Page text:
Conservation and industrialization in the 21st century

Tom Bonan, Opinions Editor

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The idea of conservation is nothing new; former President Theodore Roosevelt began to designate national parks and forests over 100 years ago, and many of his ideas and goals precede him by decades. A common theme throughout this early conservation movement was the idea of preserving areas that were uniquely American: large cliff faces in northern California, high alpine valleys and mountains of the western slope of Colorado, and trees that predated the Roman and Egyptian empires by millennia.

From the 1990s to the present day, large areas of land along the southern tip of Argentina and Chile–an area of remote wilderness known as Patagonia–were being bought up by a wealthy American businessman named Douglas Tompkins, best known as the founder of the outdoor companies Esprit and The North Face. His mission was simple: to protect the wilderness of southern South America, arguably one of the greatest and most vulnerable wilderness areas in the world.

Tompkins’ recent forays into the region have yielded significant amounts of land. He now owns an area approximately equivalent to the size of two Rhode Islands and plans on turning them into national parks by allowing the governments of Argentina and Chile to maintain and control them in the coming years.

Given his recent actions, Tompkins has received strong criticism from locals, including many gauchos who have worked the vast grasslands of Argentina for centuries. Many don’t have a strong sense for what he is hoping to accomplish, and some believe he is syphoning off the last great freshwater source for millionaires back in the United States or that he is hoping to create a second homeland for Jews in South America.

The heart of the issue is conservation. For almost all of human history, the environment was a place to be tamed and conquered, if not feared and avoided. Man thought he was put on Earth to settle the West and exploit its resources for the greater benefit of America. Transcendental writers in America like Aldo Leopold, Ralph Waldo Emerson, and Henry David Thoreau, along with many romantics who idealized nature, saw its destruction as part of the larger destruction of the roots of mankind and the severing of a tie with our primal and psychological well-being. Within a few decades, the idea of conserving land and protecting wilderness areas as one would protect one’s individual identity entered mainstream political discourse, and became one of the lasting accomplishments of the 20th century.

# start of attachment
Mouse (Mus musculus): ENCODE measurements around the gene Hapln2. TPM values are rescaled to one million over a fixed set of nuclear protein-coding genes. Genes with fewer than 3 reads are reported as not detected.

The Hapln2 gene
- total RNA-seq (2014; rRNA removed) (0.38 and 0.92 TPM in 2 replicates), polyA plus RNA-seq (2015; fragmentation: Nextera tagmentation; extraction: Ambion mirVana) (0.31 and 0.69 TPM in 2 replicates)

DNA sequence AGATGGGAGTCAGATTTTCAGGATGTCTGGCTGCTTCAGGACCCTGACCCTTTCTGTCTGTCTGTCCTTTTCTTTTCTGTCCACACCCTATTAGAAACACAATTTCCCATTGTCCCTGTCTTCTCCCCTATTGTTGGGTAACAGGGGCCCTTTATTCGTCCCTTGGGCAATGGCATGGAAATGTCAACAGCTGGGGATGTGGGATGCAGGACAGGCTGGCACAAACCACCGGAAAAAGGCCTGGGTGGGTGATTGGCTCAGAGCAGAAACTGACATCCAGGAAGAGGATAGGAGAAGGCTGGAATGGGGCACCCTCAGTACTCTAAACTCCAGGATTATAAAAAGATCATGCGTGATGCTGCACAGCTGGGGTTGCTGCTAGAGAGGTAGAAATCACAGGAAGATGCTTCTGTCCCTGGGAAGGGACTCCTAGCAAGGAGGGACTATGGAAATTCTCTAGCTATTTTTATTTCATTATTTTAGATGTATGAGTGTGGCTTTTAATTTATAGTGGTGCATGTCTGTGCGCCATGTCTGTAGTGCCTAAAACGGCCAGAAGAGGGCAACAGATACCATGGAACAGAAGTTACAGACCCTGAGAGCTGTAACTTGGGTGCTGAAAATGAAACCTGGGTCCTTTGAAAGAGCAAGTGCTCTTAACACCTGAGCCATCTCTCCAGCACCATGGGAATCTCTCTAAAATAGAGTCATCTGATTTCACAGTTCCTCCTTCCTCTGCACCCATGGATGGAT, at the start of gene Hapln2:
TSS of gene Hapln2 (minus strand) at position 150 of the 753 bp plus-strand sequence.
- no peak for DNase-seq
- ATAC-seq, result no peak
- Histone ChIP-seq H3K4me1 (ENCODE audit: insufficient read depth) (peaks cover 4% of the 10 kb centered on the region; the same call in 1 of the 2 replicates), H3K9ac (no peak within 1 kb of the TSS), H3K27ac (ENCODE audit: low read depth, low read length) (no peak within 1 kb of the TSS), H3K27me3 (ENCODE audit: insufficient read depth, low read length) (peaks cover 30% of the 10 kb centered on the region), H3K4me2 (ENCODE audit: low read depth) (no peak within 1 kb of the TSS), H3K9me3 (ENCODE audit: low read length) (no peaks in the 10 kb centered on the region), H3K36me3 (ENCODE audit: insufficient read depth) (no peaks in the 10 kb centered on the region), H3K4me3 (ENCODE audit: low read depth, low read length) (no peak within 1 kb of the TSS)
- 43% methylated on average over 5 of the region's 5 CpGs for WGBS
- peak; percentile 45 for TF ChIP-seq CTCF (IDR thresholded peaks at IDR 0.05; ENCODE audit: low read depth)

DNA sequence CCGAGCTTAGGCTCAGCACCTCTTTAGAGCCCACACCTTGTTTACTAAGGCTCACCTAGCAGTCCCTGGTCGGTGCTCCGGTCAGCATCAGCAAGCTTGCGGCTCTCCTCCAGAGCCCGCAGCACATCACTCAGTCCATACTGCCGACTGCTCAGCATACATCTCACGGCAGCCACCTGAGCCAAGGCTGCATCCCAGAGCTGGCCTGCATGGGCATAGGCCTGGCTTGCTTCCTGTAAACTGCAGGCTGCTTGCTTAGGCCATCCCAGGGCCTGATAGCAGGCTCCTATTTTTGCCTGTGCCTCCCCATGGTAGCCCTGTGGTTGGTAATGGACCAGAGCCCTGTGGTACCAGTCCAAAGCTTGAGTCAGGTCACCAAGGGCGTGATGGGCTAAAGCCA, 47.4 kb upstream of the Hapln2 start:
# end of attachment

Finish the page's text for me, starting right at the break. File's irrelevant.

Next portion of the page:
Despite this effort, the United States still ravaged the environment throughout the continent. The entire history of the modern environmental movement has been defined by the utilitarian need for natural resources and human development versus the desire to preserve finite areas of untouched wilderness. Conservation, then, seems like a uniquely post-industrial construct. Our country was given free reign on what was ethically permissible and sustainably practical. Policy in the United States is notoriously reactive, and it wasn’t until well after several significant environmental disasters that conservation became an element of our domestic agenda.

The attempt to impose a similar movement in Patagonia is not taking hold because it isn’t naturally rising. By the end of the 19th century, it was clear that our hold on the environment wasn’t as sustainable as most thought, and it was only after the hindsight that industrialization brought us when writers like Thoreau and John Muir came to have the influence they did. Argentina and Chile have experienced radically different circumstances, and do not see protection of land as a significant issue.

Progress has been synonymous with some sort of economic development and growth. Tompkins’ plans in Patagonia provide a different context for progress–one afforded to us through the reflection of the harm done on the global environment with increasing amounts of people, consumerism, and industry. His view of progress presents us with a glimpse into a sustainable world where both human and non-human organisms thrive and can mutually benefit one another.

The issues brought forth in Patagonia are only a small subset of a much broader question: what does it mean to industrialize in a post-industrial era? China, Argentina, and Brazil are all following the path of the United States, Germany, Japan, and others, but the strain on global resources has made it painfully clear that their trajectories will have to change in the near future. The 19th and 20th centuries’ idea of pure economic progress is no longer feasible, yet takes hold in a business-as-usual mentality in developing countries.

This is a pretty far abstraction for people in developing countries living off of a few dollars a day without access to drinking water and basic medical supplies. One of the core tenants of post-industrial man is finding our place in the world, including within the environment. What is lost, however, is where everyone else fits in.

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